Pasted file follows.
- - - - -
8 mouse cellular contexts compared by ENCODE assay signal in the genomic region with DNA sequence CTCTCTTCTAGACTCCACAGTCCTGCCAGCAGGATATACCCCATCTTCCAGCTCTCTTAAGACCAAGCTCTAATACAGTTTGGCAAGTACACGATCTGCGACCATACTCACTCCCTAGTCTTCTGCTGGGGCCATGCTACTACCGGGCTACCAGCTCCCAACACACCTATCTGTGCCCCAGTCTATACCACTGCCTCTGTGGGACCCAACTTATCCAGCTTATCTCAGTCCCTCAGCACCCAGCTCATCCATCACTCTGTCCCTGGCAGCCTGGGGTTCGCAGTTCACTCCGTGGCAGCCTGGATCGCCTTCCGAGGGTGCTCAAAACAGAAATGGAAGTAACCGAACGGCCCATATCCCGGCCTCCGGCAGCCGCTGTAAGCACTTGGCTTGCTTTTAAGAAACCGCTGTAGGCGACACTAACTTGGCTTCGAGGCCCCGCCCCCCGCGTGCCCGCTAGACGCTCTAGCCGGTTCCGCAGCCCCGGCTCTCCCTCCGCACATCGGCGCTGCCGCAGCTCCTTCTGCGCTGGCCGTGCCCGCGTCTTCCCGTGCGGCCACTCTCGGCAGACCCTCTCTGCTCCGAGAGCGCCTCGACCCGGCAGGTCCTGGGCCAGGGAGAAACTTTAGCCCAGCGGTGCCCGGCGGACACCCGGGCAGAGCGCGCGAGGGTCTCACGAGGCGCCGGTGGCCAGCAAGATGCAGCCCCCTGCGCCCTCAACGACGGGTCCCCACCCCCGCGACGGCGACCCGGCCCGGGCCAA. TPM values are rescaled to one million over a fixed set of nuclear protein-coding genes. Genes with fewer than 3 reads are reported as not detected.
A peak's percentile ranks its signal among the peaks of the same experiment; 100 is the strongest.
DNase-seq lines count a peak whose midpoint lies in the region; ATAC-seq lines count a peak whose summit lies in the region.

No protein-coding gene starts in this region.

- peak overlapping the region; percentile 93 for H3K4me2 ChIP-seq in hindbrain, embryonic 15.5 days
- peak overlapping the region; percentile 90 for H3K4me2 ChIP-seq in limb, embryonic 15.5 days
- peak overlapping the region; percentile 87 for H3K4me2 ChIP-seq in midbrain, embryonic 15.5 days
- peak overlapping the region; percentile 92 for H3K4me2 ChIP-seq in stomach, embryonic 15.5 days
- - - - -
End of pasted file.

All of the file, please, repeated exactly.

8 mouse cellular contexts compared by ENCODE assay signal in the genomic region with DNA sequence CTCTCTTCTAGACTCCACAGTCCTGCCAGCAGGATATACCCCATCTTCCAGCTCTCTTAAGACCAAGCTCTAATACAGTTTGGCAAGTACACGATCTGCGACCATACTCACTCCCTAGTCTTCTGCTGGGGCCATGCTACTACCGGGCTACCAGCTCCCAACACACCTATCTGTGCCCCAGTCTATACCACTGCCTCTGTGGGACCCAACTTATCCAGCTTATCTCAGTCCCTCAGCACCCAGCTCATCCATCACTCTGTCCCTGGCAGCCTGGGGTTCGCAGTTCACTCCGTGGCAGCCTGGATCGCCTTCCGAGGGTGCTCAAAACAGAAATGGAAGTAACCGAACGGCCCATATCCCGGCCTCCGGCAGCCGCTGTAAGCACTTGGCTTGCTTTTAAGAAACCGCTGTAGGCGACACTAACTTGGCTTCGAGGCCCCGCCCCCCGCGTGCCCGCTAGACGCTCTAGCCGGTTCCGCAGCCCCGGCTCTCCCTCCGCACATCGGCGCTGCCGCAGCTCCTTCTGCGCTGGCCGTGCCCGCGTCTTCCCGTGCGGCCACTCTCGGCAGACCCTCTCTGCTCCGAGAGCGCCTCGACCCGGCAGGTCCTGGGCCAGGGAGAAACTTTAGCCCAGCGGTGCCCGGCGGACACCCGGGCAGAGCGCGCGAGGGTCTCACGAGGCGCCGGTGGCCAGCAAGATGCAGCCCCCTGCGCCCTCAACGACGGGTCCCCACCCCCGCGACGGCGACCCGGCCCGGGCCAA. TPM values are rescaled to one million over a fixed set of nuclear protein-coding genes. Genes with fewer than 3 reads are reported as not detected.
A peak's percentile ranks its signal among the peaks of the same experiment; 100 is the strongest.
DNase-seq lines count a peak whose midpoint lies in the region; ATAC-seq lines count a peak whose summit lies in the region.

No protein-coding gene starts in this region.

- peak overlapping the region; percentile 93 for H3K4me2 ChIP-seq in hindbrain, embryonic 15.5 days
- peak overlapping the region; percentile 90 for H3K4me2 ChIP-seq in limb, embryonic 15.5 days
- peak overlapping the region; percentile 87 for H3K4me2 ChIP-seq in midbrain, embryonic 15.5 days
- peak overlapping the region; percentile 92 for H3K4me2 ChIP-seq in stomach, embryonic 15.5 days